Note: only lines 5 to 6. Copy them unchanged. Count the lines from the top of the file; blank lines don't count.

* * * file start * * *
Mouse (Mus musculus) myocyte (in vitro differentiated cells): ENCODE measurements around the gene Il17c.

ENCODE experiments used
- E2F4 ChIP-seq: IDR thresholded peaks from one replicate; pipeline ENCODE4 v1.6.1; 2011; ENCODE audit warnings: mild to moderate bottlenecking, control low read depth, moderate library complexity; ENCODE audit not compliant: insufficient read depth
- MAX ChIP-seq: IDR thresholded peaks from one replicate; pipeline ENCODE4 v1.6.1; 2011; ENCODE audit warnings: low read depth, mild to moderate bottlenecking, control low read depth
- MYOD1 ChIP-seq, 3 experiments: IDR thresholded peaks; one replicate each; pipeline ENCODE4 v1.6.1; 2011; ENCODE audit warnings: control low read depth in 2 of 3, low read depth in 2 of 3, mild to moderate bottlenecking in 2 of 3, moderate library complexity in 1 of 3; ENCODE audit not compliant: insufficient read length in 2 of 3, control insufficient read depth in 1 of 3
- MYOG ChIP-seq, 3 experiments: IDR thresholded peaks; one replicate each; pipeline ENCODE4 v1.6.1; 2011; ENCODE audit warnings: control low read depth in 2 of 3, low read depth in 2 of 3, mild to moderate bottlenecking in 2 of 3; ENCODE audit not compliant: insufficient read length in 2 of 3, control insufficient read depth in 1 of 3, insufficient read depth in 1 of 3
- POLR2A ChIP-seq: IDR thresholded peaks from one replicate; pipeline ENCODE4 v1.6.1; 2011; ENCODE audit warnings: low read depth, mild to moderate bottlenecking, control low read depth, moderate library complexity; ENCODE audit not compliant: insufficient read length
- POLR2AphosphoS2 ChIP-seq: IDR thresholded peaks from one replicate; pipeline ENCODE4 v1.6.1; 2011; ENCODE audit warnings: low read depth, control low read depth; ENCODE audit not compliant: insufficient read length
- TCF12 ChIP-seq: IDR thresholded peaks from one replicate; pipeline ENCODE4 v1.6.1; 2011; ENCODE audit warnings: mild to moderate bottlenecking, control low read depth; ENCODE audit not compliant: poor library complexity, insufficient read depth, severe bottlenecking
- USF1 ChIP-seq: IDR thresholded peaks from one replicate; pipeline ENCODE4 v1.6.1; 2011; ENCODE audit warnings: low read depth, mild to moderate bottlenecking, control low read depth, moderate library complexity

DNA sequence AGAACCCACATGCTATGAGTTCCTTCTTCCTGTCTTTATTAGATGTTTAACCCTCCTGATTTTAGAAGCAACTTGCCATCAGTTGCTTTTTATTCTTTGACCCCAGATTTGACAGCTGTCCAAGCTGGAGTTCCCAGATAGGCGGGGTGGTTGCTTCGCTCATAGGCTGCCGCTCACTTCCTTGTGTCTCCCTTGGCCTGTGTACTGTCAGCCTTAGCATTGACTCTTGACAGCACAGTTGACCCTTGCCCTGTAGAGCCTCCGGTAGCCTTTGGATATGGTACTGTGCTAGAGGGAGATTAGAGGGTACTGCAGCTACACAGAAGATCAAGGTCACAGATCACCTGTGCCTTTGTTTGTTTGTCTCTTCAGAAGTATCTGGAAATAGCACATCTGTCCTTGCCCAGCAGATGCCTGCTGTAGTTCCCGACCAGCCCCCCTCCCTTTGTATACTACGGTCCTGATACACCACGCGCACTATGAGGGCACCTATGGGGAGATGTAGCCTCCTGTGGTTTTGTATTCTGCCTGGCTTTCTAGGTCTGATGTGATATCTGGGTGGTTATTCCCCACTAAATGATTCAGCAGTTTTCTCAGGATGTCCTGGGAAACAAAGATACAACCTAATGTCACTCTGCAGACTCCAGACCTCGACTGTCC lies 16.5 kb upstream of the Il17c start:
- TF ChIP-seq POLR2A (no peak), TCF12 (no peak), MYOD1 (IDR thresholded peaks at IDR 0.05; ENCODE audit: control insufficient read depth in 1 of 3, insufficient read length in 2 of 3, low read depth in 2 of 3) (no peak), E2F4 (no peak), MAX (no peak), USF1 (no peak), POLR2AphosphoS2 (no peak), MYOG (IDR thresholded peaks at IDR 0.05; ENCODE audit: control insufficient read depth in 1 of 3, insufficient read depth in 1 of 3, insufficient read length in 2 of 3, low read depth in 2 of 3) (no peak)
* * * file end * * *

- MYOD1 ChIP-seq, 3 experiments: IDR thresholded peaks; one replicate each; pipeline ENCODE4 v1.6.1; 2011; ENCODE audit warnings: control low read depth in 2 of 3, low read depth in 2 of 3, mild to moderate bottlenecking in 2 of 3, moderate library complexity in 1 of 3; ENCODE audit not compliant: insufficient read length in 2 of 3, control insufficient read depth in 1 of 3
- MYOG ChIP-seq, 3 experiments: IDR thresholded peaks; one replicate each; pipeline ENCODE4 v1.6.1; 2011; ENCODE audit warnings: control low read depth in 2 of 3, low read depth in 2 of 3, mild to moderate bottlenecking in 2 of 3; ENCODE audit not compliant: insufficient read length in 2 of 3, control insufficient read depth in 1 of 3, insufficient read depth in 1 of 3